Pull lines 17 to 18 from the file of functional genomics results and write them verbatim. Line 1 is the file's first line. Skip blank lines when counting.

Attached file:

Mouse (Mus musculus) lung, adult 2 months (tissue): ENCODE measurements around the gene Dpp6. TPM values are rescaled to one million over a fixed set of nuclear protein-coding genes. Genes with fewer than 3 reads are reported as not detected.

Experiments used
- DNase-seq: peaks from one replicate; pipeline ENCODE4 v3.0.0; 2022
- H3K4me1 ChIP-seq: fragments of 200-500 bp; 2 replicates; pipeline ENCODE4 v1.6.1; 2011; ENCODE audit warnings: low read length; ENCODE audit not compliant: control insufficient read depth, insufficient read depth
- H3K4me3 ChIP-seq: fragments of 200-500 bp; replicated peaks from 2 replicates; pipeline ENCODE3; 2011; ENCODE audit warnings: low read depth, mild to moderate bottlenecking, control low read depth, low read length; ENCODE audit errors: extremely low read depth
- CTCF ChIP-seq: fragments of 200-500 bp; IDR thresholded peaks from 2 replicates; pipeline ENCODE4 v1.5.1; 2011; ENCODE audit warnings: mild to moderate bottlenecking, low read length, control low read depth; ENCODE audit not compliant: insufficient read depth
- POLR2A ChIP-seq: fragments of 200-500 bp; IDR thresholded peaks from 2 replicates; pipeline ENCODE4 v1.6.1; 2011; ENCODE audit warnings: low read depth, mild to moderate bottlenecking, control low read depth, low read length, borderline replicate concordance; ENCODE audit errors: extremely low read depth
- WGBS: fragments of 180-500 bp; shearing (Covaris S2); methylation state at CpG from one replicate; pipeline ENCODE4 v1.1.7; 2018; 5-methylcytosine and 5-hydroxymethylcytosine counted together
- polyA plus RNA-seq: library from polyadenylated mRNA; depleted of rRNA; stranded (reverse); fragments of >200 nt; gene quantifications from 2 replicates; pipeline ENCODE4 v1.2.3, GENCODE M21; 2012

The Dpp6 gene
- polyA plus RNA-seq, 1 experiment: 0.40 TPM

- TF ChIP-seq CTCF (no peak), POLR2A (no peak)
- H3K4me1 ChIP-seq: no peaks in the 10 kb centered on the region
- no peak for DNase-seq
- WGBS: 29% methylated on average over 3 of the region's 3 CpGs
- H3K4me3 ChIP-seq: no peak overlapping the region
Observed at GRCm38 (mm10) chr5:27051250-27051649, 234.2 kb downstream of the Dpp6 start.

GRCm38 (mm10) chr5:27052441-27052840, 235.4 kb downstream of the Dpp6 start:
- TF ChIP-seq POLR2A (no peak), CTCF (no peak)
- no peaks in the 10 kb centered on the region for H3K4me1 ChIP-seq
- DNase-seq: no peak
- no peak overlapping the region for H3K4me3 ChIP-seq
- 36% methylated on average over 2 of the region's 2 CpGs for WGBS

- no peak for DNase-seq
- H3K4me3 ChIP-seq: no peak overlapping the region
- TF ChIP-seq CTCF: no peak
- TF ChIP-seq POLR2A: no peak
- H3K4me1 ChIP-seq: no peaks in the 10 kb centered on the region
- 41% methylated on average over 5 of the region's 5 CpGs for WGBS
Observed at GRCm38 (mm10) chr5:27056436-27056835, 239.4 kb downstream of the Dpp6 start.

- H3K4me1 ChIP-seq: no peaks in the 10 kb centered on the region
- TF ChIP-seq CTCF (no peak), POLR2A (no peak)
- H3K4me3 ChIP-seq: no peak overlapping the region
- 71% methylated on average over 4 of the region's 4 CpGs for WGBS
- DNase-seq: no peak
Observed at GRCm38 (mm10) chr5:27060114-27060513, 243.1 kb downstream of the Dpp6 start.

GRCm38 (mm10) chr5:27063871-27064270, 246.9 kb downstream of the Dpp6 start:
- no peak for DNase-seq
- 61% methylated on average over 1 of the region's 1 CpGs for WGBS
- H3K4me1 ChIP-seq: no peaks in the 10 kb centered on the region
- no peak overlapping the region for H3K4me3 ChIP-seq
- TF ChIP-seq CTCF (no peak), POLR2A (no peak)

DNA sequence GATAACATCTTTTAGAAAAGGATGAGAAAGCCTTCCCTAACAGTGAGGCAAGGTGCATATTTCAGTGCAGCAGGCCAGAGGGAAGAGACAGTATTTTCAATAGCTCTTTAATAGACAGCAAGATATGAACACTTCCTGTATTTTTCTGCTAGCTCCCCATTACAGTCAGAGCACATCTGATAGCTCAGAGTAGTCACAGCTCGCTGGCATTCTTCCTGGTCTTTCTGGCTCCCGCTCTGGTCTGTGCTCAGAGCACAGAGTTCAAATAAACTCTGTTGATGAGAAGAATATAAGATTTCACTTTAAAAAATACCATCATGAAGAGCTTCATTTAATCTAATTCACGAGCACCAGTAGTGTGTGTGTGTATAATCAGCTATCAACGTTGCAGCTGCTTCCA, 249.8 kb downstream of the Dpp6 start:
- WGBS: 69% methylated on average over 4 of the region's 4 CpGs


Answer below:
Observed at GRCm38 (mm10) chr5:27051250-27051649, 234.2 kb downstream of the Dpp6 start.

GRCm38 (mm10) chr5:27052441-27052840, 235.4 kb downstream of the Dpp6 start: